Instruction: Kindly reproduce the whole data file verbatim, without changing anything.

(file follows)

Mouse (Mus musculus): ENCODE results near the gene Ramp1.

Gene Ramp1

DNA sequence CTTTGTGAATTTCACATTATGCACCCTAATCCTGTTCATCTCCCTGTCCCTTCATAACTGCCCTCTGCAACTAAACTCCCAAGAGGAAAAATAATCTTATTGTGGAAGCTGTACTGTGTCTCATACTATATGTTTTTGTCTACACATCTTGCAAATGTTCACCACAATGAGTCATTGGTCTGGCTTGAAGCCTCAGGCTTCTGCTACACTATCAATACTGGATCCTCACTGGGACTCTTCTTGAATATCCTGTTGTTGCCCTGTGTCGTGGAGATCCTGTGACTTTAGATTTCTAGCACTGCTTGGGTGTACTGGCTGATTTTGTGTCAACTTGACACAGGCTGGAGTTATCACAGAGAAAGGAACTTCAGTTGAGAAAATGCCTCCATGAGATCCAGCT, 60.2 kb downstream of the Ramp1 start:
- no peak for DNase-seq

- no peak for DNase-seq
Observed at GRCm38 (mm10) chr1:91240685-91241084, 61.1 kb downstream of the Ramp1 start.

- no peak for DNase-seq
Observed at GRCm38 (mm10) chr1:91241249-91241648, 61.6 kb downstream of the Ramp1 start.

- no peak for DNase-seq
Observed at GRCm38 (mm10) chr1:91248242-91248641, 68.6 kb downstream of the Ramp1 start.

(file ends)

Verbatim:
Mouse (Mus musculus): ENCODE results near the gene Ramp1.

Gene Ramp1

DNA sequence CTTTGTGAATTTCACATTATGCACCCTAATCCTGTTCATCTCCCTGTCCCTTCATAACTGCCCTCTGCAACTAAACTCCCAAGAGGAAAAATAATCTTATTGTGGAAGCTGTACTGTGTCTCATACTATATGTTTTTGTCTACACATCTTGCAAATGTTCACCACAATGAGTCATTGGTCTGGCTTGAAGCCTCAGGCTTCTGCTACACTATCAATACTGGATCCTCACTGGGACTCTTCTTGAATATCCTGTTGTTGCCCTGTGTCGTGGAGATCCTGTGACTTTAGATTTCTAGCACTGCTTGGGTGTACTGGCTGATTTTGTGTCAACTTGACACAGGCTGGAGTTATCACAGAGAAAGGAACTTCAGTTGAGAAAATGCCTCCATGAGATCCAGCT, 60.2 kb downstream of the Ramp1 start:
- no peak for DNase-seq

- no peak for DNase-seq
Observed at GRCm38 (mm10) chr1:91240685-91241084, 61.1 kb downstream of the Ramp1 start.

- no peak for DNase-seq
Observed at GRCm38 (mm10) chr1:91241249-91241648, 61.6 kb downstream of the Ramp1 start.

- no peak for DNase-seq
Observed at GRCm38 (mm10) chr1:91248242-91248641, 68.6 kb downstream of the Ramp1 start.